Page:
Diabetes and Cardiovascular Disease in Older Adults: Current Status and Future Directions

Jeffrey B. Halter; Nicolas Musi; Frances McFarland Horne; Jill P. Crandall; Andrew Goldberg; Lawrence Harkless; William R. Hazzard; Elbert S. Huang; M. Sue Kirkman; Jorge Plutzky; Kenneth E. Schmader; Susan Zieman; Kevin P. High

Disclosures

Diabetes. 2014;63(8):2578-2589. 

In This Article

Epidemiology of Diabetes and Concomitant CVD in an Aging Population

Among adults aged 65 years or older in the U.S., the combined prevalence of prediabetes and diabetes (both diagnosed and undiagnosed) ranges from 50 to 80%, depending on which measures of hyperglycemia are used.[1] Approximately $300 billion is spent annually on patients with diabetes in the U.S., and the majority of these costs is spent on older adults with long-standing diabetes and severe complications.[6] With the baby-boom cohort reaching the geriatric age range, the number of new diabetes cases is expected to increase, even if prevention efforts are somewhat successful.

Prevalence of diagnosed and undiagnosed diabetes is higher among Mexican Americans, African Americans, and Asian Americans than it is among white Americans. Although disparities are apparent in access to care in the U.S., Diabetes Study of Northern California (DISTANCE) data (see Table 1 for study names and descriptions) indicate marked racial and ethnic disparities in the prevalence and incidence of diabetes and cardiovascular outcomes, even in a population with uniform access to care.[7] Furthermore, there is substantial heterogeneity within large ethnic groups. For example, incidence and prevalence vary widely in subpopulations of Asian Americans. These disparities are similar between men and women but recent evidence suggests that they are magnified among adults older than 60 years.

Individuals with diagnosed diabetes are at higher risk for coronary heart disease (CHD),[8] but CHD risk also is elevated modestly among individuals with prediabetes, defined as fasting plasma glucose concentrations of 100–125 mg/dL. Data from the National Diabetes Surveillance System indicate that the incidence of several diabetes-related complications, including hyperglycemic death, amputation, stroke, and ischemic heart disease (IHD), declined substantially between 1989 and 2009, particularly among older patients. Although relative glucose-related risk for CHD appears to decrease with age,[9] the overall absolute risk for CVD increases dramatically with age,[9] and age strongly predicts diabetes-related congestive heart failure (CHF), IHD, and stroke (Fig. 1).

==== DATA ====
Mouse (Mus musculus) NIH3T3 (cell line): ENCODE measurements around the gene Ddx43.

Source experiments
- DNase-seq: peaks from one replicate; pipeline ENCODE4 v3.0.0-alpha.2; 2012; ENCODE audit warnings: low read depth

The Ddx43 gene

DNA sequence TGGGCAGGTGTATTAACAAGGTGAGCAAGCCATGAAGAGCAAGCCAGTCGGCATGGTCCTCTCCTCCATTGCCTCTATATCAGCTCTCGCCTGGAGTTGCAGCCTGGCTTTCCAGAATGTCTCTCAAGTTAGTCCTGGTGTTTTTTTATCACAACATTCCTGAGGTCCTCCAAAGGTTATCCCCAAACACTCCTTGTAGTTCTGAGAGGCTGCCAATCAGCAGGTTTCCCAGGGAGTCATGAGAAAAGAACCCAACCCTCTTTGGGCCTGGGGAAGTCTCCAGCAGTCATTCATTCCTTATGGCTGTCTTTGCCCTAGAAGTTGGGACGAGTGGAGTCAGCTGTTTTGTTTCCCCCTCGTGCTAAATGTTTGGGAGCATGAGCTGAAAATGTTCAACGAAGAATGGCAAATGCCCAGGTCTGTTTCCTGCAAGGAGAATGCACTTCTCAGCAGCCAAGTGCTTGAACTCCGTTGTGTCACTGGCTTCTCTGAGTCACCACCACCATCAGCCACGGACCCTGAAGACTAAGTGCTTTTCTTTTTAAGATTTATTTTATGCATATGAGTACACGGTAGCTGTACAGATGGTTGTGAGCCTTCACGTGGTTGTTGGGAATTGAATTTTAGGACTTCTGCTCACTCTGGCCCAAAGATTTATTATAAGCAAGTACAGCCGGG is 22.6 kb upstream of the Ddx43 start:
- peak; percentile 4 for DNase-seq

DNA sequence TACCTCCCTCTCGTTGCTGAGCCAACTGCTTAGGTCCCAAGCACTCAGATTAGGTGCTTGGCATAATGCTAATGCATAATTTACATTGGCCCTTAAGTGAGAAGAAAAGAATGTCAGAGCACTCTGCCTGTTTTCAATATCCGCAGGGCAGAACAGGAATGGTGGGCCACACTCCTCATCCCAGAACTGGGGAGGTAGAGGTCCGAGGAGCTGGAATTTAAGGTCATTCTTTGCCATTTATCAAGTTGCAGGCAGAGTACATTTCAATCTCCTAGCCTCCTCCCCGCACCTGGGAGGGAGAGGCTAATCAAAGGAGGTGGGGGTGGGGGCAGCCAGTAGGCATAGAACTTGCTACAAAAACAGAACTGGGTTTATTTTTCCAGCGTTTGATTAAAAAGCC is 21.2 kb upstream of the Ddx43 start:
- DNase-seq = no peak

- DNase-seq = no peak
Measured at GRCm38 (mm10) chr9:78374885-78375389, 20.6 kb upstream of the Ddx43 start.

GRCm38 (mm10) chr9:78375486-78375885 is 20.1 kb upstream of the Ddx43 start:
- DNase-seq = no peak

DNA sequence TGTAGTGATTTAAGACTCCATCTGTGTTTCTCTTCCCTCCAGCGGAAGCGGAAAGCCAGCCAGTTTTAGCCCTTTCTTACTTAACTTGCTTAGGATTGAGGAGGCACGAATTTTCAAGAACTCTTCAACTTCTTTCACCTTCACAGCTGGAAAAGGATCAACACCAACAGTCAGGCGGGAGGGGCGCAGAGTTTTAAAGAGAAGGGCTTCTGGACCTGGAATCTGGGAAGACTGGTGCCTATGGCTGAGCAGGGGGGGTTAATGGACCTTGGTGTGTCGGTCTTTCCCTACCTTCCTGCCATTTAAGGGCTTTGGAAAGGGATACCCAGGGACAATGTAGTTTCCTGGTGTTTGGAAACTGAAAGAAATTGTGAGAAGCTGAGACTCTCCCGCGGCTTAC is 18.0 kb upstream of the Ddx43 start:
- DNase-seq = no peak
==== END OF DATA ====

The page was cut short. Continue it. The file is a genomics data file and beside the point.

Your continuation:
Figure 1.

Incidence (per 1,000) of major diabetes complications among adults with diabetes, by age, 2009. Source: National Diabetes Surveillance System, available from https://www.cdc.gov/diabetes. CHF, congestive heart failure; ER, emergency room; ESRD, end-stage renal disease; IHD, ischemic heart disease.

Fasting plasma glucose concentration is a risk factor for CVD. However, the association of fasting glucose with CHD is more moderate than other risk factors such as total cholesterol, non-HDL cholesterol, and particularly systolic blood pressure, which has a relationship with CHD that is nearly log linear.[8] The 2-h plasma glucose concentration during an oral glucose tolerance test (OGTT) is a strong determinant of cardiovascular risk. OGTT-defined prediabetes and diabetes predict incidence of CVD and death, even after accounting for corresponding categories based on fasting plasma glucose.[4] Duration of diabetes likewise appears to be an important determinant for the development of CVD. Risk for heart failure or stroke is higher among individuals with a history of diabetes than among those newly diagnosed,[10] and diagnosed diabetes is an equivalent risk factor to previous myocardial infarction (MI) among men aged 60–79 years with earlier—but not recent—onset diabetes.[11]

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